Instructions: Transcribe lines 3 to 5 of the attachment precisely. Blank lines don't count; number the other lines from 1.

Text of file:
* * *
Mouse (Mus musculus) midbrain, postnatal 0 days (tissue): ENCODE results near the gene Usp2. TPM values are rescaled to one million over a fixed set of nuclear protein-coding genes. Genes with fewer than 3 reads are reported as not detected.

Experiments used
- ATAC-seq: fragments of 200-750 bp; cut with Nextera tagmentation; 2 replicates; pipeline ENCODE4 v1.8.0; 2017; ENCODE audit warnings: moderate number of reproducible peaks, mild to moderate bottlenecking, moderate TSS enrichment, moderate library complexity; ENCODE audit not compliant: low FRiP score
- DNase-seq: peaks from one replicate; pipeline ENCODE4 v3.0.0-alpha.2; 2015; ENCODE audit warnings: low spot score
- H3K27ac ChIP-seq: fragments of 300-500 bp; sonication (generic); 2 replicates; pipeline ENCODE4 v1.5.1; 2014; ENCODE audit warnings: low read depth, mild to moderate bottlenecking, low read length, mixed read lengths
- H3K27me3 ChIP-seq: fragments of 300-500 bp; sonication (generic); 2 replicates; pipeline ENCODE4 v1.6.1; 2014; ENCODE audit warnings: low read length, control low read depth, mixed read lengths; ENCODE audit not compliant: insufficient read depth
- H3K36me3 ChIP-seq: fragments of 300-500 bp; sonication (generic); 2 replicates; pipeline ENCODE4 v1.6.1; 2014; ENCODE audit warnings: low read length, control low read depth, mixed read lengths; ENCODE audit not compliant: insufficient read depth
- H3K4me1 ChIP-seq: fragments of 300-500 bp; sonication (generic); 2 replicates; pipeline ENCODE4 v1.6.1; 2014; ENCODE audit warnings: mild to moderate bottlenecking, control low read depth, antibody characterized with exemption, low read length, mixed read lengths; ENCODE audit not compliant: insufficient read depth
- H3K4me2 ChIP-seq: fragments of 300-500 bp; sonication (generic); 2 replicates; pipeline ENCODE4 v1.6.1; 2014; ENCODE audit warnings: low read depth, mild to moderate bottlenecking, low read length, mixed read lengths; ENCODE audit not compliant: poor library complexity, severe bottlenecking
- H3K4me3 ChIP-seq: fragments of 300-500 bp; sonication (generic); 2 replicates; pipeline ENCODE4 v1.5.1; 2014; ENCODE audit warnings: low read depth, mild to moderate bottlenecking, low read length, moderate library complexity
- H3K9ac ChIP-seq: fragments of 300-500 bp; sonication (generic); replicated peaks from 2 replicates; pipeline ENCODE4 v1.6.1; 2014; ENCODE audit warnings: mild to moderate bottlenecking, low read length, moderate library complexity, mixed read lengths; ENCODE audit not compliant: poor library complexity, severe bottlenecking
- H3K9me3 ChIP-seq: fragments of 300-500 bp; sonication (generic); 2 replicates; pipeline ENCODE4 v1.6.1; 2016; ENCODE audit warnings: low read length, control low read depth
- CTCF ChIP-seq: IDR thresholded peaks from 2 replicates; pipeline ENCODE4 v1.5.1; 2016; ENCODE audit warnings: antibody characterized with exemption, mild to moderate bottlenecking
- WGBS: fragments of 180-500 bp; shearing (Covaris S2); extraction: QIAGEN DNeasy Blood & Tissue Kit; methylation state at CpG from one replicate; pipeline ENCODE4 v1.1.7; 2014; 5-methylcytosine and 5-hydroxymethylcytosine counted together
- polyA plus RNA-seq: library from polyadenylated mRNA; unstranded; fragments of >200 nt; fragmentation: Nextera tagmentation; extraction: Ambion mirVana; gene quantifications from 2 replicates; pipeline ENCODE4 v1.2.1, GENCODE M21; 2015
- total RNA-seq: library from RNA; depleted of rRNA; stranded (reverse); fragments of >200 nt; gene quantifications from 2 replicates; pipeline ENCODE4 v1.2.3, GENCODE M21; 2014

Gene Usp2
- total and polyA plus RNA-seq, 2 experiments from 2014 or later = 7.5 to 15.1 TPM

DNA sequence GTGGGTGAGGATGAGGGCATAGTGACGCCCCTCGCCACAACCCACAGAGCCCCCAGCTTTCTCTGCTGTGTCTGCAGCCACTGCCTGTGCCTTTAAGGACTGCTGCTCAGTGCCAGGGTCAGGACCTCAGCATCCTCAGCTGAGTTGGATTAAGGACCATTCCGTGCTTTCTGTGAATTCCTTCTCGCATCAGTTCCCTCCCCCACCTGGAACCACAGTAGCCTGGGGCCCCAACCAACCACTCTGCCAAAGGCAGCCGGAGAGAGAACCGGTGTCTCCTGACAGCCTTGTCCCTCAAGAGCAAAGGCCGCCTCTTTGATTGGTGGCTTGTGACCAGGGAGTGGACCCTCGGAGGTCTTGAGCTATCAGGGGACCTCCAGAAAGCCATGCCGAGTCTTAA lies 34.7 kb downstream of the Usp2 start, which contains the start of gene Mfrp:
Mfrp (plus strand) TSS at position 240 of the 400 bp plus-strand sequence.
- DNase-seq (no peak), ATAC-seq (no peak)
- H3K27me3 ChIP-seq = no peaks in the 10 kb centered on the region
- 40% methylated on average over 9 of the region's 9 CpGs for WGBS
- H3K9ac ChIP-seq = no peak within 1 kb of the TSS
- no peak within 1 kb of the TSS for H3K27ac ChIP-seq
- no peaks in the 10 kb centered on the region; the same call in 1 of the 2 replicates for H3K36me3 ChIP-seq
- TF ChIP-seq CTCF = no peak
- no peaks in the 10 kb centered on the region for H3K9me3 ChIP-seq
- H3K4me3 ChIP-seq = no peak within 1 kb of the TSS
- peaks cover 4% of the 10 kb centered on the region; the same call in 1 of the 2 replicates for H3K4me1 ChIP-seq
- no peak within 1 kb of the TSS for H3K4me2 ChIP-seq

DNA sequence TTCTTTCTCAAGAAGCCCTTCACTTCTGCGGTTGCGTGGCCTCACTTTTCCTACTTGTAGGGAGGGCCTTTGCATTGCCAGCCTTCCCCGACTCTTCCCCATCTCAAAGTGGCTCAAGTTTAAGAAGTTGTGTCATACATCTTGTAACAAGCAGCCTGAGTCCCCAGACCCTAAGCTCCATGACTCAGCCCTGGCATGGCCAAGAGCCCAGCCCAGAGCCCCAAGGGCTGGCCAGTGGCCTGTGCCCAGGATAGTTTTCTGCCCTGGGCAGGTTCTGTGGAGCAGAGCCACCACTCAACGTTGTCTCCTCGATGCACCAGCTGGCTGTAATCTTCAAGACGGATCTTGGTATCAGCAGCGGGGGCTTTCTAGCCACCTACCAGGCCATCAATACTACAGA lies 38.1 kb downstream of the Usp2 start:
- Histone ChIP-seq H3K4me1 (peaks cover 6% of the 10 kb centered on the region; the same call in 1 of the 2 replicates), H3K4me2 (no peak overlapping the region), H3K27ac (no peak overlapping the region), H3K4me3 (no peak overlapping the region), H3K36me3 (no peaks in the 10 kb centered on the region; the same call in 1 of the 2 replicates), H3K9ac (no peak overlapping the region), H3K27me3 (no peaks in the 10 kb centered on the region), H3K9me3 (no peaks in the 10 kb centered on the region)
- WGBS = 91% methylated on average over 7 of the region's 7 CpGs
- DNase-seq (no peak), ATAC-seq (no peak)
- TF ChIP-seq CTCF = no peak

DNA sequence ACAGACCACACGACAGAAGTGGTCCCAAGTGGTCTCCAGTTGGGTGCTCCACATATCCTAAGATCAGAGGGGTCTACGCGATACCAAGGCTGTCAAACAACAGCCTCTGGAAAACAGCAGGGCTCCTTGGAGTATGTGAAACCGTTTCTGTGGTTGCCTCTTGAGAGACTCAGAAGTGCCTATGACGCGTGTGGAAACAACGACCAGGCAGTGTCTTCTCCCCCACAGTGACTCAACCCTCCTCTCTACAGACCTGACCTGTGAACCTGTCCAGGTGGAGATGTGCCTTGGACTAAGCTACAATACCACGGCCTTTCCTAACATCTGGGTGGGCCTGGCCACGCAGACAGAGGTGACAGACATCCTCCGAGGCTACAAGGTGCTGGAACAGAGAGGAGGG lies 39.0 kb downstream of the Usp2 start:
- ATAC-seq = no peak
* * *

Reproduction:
- ATAC-seq: fragments of 200-750 bp; cut with Nextera tagmentation; 2 replicates; pipeline ENCODE4 v1.8.0; 2017; ENCODE audit warnings: moderate number of reproducible peaks, mild to moderate bottlenecking, moderate TSS enrichment, moderate library complexity; ENCODE audit not compliant: low FRiP score
- DNase-seq: peaks from one replicate; pipeline ENCODE4 v3.0.0-alpha.2; 2015; ENCODE audit warnings: low spot score
- H3K27ac ChIP-seq: fragments of 300-500 bp; sonication (generic); 2 replicates; pipeline ENCODE4 v1.5.1; 2014; ENCODE audit warnings: low read depth, mild to moderate bottlenecking, low read length, mixed read lengths